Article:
catapult magazine

catapult magazine

Vol 2, Num 20 :: 2003.10.24 — 2003.11.06


Luther in Hollywood

From time to time the filmmaking industry wows us with an inspiring celebration of the life of an historical giant. The recent big screen release of the picture Luther

was, unfortunately, not one of those times.

The film chronicles the life of the sixteenth century reformer who was used by God to begin a reformation that would lead to revivals and revolutions that were to shape much of the western world as we know it. It begins with Luther’s promise to become a monk and jumps into his struggles with the Roman church and his failures to satisfy an angry God. Luther is sent to Rome and later to Wittenberg to study theology. We see him begin to question his teachers and when given the opportunity to teach, openly criticize Rome, particularly over the medieval practice of selling indulgences. The film is most enjoyable where it includes Frederick the Wise as Luther’s German protector, meddling in political power games. Luther makes his stand against Rome at the Diet of Worms in 1521 and is forced to go into hiding at Wartburg Castle where he translates the New Testament into German. During Luther’s absence, the enthused peasants turn to violence after a taste of Luther’s rebellion against establishment. The film culminates with creation of the Augsburg confession and a statement of the far-reaching effects of Luther’s life.

Joseph Fiennes cast as the title role is probably the biggest strike against this film. Fiennes is tall and slender. Luther was short, stocky, even fat. Fiennes’ Luther is smaller-than-life, introspective, does not relate well to others. While Luther definitely had inner spiritual struggles that he describes in his books, he was a gregarious individual—a people-person who frequented the pub and had a very earthy sense of humor. While director Eric Till is doubtless trying to avoid a typical formulaic inspirational film, and deal with some of his struggles, Luther’s character feels less than genuine and contrived.

For the most part the character development in the film left much to be desired. The audience is trying to catch up the entire film as Till presses to cover as much ground as possible. Sub-par performances from most of the cast exacerbated this problem. An exception to this was the delightful role played by Peter Ustinov as Frederick the Wise. Ustinov takes liberties here and it is refreshing in the otherwise bland plot.

The filmgoer may be interested to compare the recent feature film with the Oscar-nominated picture on the same subject produced in 1953. It takes on a smaller chunk of Luther’s life, spends more time in character development and feels more authentic as it represents 16th century life. This is surprising because of the huge budget that the recent Luther worked with and the many, many sets and locations which were used.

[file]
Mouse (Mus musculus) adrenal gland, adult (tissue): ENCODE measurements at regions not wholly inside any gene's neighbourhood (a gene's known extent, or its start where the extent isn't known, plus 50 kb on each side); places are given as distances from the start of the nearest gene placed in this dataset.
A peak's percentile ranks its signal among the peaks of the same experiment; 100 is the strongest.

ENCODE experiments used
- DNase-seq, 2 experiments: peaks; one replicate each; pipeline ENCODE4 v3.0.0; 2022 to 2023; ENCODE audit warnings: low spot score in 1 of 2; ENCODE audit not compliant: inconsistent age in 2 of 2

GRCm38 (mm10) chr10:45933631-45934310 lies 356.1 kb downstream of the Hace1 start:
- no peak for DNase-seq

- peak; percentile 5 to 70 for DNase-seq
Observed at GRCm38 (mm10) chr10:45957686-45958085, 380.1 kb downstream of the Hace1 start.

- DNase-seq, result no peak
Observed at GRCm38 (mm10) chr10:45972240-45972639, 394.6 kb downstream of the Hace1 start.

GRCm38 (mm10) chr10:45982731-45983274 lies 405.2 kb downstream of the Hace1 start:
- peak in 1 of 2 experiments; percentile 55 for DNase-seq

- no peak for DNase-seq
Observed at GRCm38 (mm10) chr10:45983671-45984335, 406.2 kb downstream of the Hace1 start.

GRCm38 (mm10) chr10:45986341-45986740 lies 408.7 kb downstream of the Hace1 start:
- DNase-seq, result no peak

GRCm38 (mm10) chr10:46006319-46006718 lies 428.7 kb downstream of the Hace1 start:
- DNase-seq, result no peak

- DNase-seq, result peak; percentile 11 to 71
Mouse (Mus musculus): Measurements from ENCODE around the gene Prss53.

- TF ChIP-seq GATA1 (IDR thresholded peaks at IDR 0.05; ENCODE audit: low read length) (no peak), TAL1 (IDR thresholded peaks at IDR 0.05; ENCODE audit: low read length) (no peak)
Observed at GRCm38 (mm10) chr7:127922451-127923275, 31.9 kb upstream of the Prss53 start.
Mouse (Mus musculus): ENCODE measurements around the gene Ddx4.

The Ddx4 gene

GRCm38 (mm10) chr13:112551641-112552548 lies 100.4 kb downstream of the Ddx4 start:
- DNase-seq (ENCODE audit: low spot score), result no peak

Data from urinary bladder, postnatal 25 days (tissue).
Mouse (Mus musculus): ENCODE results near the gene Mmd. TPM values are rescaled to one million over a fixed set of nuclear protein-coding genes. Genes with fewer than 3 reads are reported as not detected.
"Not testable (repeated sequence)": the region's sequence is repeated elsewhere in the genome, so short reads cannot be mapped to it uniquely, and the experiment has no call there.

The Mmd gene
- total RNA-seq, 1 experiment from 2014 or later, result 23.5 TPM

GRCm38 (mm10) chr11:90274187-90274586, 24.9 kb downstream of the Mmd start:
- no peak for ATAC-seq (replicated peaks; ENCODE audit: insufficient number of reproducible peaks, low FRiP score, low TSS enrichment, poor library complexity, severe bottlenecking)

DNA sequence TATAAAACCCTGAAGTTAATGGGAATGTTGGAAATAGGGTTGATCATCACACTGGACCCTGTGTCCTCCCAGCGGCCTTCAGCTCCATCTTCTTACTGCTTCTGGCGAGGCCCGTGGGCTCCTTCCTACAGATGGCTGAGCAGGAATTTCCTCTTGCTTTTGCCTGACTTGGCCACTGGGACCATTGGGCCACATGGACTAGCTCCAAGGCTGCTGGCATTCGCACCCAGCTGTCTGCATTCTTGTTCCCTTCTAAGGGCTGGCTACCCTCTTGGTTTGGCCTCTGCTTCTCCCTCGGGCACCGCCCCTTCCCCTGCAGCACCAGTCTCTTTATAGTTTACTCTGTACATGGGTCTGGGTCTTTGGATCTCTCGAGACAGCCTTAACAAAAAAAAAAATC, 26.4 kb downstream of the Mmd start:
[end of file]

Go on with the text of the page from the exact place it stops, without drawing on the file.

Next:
There are several scenes in Luther which seemed particularly unbelievable. Among these was the stand-up routine berating the Roman Catholic church that he delivered to a class of university students to the chagrin of one of his superiors. Another was the modern day worship setting where Luther walks among the aisles of his congregation like a Baptist pastor. The scene where Luther makes his stand at the Diet of Worms is particularly unconvincing as he makes this great statement, but sounds unsure and somewhat apologetic.

There are other areas of the film that do not capture history well. Luther’s reformation was really a call to the gospel, a re-discovery that salvation is by faith alone. The film portrays the primary struggle as being with corruption in the Roman church, seen most visibly in the sale of indulgences. While this was definitely part of Luther’s ministry, his primary focus was that Christ alone is our salvation, by faith alone. He found this truth while studying the Psalms and Romans for a class he was teaching. It was from this breakthrough that the rest of his ministry grew, including the desire to put the scriptures in the language of the people. The film pays some attention to this, but does not show its centrality to the

While I was very excited to hear that another major motion picture was being made on the life of Luther, it was largely disappointing. It is a shame that so many resources were expended to make a film that is of little enduring value. The acting is subpar, the plot far from engaging, the historical figures inauthentic. Luther leaves its audience much like its protagonist—somewhat confused and less than inspired.

your comments

comments powered by Disqus